And while for some of you, you might be thinking, ‘Okay this is adorable but how does it connect to beauty?’, I found it to be an extremely insightful comment. Did you notice how quickly I made the assumption that she would of course only want to be a caterpillar as a stepping stone to becoming a butterfly? Where was the excitement about the caterpillar? What would it mean to not become a butterfly?I realized how often it is in these small ways we begin to suggest things to kids in a way that inadvertantly evolves over time to become the pressure and standards they face in the world they live in. Rather than embracing what somebody wants or needs, we begin to look for ‘what’s next?’, stifling anyone, including ourselves, of celebrating who we are already, what we have accomplished already and the worth owe inherently hold no matter how many steps we climb.

As Sierra and I kept chatting, we turned our focus onto her doll - which seemed a much easier way to keep her engaged in the concept of beauty:

Kyira: “Sierra is this your doll?”

Sierra: “Yeah.”

Kyira: “Does she have a name?”

Sierra: “Yeah…Allie.”

Kyira: “Sierra, do you think that Allie is pretty?”

Sierra: “Yeah.”

Kyira: “Is this all of Allie’s stuff?”

Sierra: “Yeah, that is her diaper and toys. You can play with them but try not to break her toys.”

Kyira: “Okay.”

Sierra: “Because if you do, then she will be really sad.”

Kyira: “Yeah and I would be really sad too if I broke her toys.”

Sierra: “Yeah.”

Kyira: “So what about this toy? Does this toy have a name?”

Sierra: “No. He doesn’t. A hippopotamus doesn’t have a name. They are just hippopotamus’.”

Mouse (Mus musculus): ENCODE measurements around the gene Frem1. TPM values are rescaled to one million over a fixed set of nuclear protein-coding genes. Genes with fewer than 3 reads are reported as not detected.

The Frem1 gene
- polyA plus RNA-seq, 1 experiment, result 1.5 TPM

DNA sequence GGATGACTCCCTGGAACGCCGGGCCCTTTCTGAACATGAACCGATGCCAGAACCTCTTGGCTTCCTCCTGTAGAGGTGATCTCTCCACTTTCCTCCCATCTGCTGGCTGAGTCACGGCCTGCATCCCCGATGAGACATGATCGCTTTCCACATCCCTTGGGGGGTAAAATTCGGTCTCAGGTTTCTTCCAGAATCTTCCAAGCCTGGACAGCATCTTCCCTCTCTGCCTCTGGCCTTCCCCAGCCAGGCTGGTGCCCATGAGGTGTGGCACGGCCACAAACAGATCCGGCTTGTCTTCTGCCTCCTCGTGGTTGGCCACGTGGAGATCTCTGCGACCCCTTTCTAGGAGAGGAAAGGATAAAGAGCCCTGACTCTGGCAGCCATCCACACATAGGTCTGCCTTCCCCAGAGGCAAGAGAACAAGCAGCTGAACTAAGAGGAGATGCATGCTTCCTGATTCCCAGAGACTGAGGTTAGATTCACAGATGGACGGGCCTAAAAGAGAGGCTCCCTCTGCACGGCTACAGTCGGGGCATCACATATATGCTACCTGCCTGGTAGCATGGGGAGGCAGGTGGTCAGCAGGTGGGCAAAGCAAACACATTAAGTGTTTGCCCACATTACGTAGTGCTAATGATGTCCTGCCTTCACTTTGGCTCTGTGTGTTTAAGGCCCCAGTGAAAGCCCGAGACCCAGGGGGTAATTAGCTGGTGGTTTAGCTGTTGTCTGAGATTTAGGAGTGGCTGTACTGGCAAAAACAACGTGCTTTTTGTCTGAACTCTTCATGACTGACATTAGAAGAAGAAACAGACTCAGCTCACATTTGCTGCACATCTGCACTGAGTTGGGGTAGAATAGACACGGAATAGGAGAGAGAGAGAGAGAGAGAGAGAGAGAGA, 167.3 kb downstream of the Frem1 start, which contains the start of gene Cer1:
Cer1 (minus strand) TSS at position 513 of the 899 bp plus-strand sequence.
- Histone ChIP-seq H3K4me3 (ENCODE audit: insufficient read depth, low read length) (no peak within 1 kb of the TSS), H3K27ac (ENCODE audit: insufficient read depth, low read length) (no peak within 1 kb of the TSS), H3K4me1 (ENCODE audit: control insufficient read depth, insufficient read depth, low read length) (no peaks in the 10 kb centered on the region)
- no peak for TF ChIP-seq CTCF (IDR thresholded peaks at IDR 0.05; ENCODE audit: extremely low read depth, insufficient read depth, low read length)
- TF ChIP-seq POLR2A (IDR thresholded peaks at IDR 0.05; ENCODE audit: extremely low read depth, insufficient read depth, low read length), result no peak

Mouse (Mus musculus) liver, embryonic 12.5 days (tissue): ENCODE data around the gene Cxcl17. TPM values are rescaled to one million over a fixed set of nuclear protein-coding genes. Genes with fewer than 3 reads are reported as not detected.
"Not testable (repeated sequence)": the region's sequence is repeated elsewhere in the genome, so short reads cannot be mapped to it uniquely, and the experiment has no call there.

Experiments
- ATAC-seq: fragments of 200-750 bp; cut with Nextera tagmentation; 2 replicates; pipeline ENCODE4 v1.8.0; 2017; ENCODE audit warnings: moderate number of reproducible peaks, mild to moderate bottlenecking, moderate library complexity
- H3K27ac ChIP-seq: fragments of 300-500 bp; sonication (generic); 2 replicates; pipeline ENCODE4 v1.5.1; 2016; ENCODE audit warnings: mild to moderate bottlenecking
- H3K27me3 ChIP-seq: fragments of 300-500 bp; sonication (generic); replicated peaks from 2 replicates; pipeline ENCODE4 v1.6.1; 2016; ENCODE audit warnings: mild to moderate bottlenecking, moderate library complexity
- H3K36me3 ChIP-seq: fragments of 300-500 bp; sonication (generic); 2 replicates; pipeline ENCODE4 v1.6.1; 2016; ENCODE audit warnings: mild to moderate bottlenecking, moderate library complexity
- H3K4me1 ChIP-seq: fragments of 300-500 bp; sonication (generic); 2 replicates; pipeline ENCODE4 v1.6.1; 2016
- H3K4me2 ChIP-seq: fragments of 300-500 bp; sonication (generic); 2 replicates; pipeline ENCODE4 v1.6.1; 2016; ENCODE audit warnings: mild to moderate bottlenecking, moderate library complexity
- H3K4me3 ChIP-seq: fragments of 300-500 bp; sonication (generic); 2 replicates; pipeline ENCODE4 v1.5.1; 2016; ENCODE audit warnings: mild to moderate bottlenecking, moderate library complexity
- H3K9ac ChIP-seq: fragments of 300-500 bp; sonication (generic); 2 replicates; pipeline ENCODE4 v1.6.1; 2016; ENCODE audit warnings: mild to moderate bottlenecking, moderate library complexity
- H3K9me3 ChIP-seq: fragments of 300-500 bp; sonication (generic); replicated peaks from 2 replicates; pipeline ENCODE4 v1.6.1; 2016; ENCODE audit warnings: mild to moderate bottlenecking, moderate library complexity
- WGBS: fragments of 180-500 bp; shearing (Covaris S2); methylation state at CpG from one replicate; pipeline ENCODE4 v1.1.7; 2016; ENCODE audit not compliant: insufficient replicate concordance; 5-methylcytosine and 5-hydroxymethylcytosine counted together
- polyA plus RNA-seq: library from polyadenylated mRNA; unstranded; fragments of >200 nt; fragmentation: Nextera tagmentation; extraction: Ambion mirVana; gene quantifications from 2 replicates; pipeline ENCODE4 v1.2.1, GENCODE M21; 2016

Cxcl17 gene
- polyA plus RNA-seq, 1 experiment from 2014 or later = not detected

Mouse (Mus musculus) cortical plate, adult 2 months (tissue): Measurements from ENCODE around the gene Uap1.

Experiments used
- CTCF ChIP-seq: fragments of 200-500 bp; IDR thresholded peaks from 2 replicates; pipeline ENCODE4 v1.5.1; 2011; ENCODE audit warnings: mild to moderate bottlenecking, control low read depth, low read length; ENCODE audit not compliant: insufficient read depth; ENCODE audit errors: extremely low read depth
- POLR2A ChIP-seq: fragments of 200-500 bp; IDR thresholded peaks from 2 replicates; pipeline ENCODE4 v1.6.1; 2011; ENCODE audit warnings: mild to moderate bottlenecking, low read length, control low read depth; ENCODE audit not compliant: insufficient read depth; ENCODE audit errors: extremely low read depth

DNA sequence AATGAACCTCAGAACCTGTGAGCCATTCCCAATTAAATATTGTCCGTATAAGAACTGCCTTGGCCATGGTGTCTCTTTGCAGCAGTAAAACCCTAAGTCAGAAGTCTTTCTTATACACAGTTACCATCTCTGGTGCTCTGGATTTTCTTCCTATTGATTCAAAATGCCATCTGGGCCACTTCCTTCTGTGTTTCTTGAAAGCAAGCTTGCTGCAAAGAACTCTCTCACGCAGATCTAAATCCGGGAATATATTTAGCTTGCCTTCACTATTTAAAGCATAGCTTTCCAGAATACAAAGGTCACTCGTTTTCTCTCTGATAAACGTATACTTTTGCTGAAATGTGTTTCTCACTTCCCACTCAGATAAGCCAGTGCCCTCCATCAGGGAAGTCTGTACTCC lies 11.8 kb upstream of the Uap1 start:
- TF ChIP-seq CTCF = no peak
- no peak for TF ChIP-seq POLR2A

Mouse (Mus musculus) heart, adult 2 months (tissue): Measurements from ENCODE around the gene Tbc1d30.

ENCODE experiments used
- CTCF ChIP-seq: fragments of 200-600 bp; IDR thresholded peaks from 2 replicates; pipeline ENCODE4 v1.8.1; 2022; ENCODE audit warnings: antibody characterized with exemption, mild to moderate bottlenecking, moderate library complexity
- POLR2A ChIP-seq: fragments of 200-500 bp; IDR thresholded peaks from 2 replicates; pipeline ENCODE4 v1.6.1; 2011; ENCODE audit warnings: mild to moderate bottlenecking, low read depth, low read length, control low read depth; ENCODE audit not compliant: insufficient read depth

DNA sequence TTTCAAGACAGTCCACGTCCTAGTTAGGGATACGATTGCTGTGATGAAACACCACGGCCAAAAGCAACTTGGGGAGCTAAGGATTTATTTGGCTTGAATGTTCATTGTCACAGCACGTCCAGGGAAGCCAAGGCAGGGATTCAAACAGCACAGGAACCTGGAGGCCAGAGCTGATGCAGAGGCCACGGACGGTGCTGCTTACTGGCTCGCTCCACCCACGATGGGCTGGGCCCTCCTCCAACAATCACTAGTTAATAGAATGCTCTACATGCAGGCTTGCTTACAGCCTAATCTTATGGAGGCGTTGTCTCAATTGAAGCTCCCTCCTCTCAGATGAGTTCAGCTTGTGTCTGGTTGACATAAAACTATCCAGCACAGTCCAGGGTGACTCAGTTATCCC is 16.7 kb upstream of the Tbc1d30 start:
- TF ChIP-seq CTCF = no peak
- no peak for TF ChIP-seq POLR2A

Kyira: “Oh okay. But he is a boy?”

Sierra: “Yes.”

Kyira: “What about Allie? Is Allie a boy or a girl?”

Sierra: “She’s a girl.”

Kyira: “How do you know?

Sierra: “Because she is a girl.”

Kyira: “Oh.”

Sierra: “See, she has bows in her hair.”

Kyira: “Do you put bows in your hair too?”

Sierra: “Yeah, grandma usually does that for me. I have a grandma. Her name is Sara.”

Kyira: “So grandma buts bows in your hair?”

Sierra: “Yeah because I am a girl.

Kyira: “Okay. What else do you wear because you are a girl?”

Sierra: “Um, I get underwear. And I don’t wear diapers anymore because I am not a baby. But this baby still wears diapers because she poops in her diapers.”

Recognizing we were veering off course pretty quickly, I thought it important to let Sierra lead us down this path for a bit. She was connecting and what I would soon find out was that she was going to show me she trusts me by letting me help take care of Allie.

Kyira: “Yeah, so do you have to change her diapers when that happens.”